Call this the “acceptance” stage of Kobe Bryant’s grief.
In a story by ESPN Los Angeles’ Dave McMenamin, Bryant—during an interview on The Dan Patrick Show—expressed his congratulations to Phil Jackson on his new gig: president of basketball operations for the New York Knicks.
Then he said this:
I wasn't surprised by it. He mentioned that that was likely to happen and I just wished him all the best. Like I said, there's only but so much meditation a person can do all day. You know what I mean? At some point you got to get up and do something.
Zing! Zeng? Zing.
Let’s be real for a second: Even if Kobe’s assessment were true, and PJax actually had been doing literally nothing more than eating, breathing and meditating since retiring from the Los Angeles Lakers three seasons ago, he’s earned the right to do that.
He's earned the right to mow his lawn in nothing but a straw hat, if he wants.
But while Kobe’s done his best to be the bigger person, such polite airs mask a deeper resentment that’s managed to sneak through on more than one occasion. Like, say, in this recent story from CBS New York:
You know how I feel about Phil. I have so much admiration for him, and respect, and have a great relationship with him. Personally, it would be hard for me to understand (Jackson not getting a job in LA) happening twice. It would be tough. I don’t really get it.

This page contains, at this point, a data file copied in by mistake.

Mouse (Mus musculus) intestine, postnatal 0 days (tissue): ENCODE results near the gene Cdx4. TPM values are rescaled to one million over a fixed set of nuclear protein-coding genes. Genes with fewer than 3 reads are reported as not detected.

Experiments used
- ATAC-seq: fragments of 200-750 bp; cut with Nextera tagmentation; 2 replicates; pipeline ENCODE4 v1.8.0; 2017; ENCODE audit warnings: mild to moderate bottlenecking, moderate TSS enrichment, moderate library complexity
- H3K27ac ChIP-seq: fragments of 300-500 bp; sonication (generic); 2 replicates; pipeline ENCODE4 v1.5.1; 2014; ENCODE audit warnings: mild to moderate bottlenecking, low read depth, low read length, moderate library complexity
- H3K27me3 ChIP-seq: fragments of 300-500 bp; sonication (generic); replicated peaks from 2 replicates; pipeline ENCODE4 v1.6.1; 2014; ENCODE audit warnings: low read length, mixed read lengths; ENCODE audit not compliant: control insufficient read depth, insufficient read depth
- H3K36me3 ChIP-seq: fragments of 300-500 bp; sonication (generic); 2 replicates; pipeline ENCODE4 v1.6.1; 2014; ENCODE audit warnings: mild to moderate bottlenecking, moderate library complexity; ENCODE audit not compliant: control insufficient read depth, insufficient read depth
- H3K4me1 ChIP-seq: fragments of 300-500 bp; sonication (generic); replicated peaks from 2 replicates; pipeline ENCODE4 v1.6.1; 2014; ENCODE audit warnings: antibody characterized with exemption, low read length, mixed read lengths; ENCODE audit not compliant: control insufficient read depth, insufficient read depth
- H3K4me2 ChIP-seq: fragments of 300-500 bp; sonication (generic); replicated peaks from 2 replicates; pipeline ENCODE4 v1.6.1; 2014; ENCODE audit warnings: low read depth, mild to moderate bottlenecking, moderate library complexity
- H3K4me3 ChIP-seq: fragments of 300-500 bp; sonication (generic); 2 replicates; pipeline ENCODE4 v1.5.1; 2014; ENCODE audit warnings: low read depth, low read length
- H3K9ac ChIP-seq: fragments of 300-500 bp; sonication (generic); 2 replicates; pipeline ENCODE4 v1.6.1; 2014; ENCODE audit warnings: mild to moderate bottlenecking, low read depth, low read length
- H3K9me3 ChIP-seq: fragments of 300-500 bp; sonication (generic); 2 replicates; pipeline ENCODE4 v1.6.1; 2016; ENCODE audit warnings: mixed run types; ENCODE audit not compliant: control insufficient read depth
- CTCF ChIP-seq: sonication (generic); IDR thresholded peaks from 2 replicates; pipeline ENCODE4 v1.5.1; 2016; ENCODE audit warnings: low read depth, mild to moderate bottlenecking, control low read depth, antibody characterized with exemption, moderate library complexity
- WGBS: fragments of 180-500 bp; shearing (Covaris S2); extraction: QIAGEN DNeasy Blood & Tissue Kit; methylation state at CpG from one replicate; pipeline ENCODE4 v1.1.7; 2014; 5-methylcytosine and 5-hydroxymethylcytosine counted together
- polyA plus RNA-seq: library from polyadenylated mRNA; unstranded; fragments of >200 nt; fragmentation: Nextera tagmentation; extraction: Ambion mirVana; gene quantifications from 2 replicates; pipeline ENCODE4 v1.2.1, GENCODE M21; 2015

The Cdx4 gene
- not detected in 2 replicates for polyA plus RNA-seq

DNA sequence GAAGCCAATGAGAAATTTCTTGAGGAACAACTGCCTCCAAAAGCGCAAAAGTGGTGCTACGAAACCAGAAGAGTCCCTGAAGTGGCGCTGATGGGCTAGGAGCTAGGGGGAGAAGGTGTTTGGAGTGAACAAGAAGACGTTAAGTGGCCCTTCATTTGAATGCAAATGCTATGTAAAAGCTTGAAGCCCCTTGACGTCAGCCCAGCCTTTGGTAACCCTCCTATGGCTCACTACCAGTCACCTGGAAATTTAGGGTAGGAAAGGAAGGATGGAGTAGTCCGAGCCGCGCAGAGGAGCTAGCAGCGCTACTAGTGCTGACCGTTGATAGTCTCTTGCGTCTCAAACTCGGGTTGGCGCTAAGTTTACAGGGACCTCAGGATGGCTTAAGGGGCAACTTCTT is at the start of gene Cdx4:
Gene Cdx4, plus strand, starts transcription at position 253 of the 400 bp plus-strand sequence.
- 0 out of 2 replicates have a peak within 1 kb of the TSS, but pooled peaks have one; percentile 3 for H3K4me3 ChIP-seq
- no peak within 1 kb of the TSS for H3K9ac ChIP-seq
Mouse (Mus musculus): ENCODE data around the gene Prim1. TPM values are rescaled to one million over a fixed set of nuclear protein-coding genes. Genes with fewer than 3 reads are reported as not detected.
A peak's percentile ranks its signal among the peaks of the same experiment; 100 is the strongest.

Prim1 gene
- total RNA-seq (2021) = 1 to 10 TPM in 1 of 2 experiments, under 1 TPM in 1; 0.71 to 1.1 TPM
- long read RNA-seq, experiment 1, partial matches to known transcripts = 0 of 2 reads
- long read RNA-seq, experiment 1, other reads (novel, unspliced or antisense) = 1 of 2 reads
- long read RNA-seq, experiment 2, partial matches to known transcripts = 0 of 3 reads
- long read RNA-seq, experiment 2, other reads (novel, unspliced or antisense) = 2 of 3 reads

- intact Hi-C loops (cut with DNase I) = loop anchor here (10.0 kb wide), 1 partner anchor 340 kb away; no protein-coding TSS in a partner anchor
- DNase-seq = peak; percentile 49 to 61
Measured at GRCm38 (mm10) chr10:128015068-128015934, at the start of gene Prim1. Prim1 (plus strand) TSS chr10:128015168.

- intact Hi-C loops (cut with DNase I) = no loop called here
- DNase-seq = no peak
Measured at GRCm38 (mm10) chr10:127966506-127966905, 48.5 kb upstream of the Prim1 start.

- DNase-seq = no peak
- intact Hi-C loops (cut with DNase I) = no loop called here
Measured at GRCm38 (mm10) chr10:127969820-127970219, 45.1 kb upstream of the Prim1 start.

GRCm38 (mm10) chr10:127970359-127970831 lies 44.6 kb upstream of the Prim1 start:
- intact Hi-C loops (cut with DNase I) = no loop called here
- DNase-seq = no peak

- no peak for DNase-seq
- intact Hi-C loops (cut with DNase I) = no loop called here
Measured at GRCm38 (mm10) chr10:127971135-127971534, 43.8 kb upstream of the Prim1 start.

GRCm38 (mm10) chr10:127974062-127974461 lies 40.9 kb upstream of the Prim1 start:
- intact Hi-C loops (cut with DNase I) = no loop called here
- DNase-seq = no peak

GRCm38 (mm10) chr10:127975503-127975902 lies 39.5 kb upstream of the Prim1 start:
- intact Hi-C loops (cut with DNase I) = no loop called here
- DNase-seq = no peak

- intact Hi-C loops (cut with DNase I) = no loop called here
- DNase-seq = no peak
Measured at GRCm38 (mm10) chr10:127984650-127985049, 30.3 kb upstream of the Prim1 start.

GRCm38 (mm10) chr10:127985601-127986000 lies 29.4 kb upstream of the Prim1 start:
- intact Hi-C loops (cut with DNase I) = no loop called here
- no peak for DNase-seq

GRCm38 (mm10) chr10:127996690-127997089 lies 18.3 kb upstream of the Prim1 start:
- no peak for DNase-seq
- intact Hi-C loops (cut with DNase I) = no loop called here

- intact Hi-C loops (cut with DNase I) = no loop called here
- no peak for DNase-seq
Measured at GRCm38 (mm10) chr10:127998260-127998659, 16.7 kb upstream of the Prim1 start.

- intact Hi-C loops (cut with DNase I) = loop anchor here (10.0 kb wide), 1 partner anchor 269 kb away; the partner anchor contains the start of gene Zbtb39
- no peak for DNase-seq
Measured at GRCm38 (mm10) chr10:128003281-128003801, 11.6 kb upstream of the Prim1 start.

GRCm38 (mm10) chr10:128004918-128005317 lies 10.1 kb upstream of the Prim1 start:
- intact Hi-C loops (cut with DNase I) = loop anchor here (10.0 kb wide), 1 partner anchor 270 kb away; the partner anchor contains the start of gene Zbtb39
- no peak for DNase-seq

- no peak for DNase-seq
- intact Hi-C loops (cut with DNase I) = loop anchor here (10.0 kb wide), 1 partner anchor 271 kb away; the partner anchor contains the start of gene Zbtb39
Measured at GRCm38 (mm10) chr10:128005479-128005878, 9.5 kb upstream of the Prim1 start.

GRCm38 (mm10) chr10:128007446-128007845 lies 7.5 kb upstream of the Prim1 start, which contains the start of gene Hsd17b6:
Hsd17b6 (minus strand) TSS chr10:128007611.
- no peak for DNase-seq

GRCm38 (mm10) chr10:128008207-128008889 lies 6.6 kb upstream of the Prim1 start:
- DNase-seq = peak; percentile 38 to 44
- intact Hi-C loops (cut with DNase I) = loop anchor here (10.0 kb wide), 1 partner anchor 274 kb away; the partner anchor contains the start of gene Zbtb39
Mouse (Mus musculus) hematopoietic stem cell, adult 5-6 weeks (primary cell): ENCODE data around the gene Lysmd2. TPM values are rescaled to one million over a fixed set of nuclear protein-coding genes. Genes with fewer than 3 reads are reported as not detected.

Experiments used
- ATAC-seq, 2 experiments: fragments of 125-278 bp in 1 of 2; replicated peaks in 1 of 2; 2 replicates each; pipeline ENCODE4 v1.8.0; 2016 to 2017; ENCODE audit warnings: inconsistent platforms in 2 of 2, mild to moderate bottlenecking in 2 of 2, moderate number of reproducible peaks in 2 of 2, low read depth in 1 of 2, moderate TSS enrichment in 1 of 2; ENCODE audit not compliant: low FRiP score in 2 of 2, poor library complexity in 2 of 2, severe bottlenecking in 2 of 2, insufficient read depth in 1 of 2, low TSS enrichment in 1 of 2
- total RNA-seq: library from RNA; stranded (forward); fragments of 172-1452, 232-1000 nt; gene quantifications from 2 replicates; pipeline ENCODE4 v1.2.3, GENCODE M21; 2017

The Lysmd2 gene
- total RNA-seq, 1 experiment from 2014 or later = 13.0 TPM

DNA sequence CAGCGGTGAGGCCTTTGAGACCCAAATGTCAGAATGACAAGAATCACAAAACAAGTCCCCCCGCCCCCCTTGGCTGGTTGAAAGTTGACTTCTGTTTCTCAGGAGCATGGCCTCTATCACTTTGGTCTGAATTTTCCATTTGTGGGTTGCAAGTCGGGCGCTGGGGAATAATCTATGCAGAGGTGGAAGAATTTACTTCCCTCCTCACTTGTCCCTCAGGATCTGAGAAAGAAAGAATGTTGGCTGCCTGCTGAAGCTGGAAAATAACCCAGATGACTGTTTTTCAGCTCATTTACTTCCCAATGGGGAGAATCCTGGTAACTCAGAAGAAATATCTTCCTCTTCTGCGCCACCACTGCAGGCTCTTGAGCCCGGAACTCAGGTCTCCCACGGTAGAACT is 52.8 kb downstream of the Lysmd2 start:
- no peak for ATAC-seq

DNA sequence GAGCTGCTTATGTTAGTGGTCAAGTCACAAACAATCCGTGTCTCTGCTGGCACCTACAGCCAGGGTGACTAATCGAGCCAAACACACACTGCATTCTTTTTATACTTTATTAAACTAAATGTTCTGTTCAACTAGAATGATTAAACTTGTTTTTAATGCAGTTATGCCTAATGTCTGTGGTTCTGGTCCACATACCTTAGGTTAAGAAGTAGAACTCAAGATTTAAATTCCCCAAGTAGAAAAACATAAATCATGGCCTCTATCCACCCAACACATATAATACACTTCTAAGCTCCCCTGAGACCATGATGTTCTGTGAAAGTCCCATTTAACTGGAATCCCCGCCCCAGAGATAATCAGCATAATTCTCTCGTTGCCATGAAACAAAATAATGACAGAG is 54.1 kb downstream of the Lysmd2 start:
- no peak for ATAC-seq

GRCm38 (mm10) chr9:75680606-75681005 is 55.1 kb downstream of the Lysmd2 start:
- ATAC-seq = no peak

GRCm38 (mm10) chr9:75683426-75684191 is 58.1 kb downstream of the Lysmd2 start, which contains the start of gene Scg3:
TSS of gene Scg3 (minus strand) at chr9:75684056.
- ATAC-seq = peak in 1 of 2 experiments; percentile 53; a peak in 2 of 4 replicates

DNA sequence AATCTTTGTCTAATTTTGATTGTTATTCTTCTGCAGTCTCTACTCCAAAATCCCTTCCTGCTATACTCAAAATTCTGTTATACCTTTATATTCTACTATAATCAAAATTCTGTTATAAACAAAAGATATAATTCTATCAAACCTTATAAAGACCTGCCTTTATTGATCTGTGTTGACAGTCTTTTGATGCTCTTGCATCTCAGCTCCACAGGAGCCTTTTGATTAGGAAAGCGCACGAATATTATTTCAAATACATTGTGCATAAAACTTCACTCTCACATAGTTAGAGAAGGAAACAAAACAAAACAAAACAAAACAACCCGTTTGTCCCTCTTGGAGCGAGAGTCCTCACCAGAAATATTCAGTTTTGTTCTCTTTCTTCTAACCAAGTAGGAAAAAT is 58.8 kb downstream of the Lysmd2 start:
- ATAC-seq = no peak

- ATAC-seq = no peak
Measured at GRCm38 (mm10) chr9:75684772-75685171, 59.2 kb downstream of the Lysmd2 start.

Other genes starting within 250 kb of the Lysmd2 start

L.A.’s dynasty era is long gone—at least for now. Kobe understands that. Heck, he probably came to grips with it a long time ago. The straw that broke the camel’s back, the cruelest cut of all—whatever your metaphor, Phil taking the Knicks job was, well, the final nail in the coffin.
Kobe wants that sixth ring—and not necessarily on the timetable his front office has in mind, either. From McMenamin:
Kobe says that he has no patience for the Lakers front office to take another year to build a contender. He expects changes this summer.— Dave McMenamin (@mcten) March 12, 2014
The good news: The Lakers will enter the summer with oodles of cap space—albeit compromised somewhat by Kobe’s recent two-year, $48.5 million extension—and a likely lottery draft pick to accelerate the rebuild process.
The biggest X-factor, however, will be whether Kobe can come back as a passable facsimile of his former self.
You know, the guy that helped get Phil five of those rings.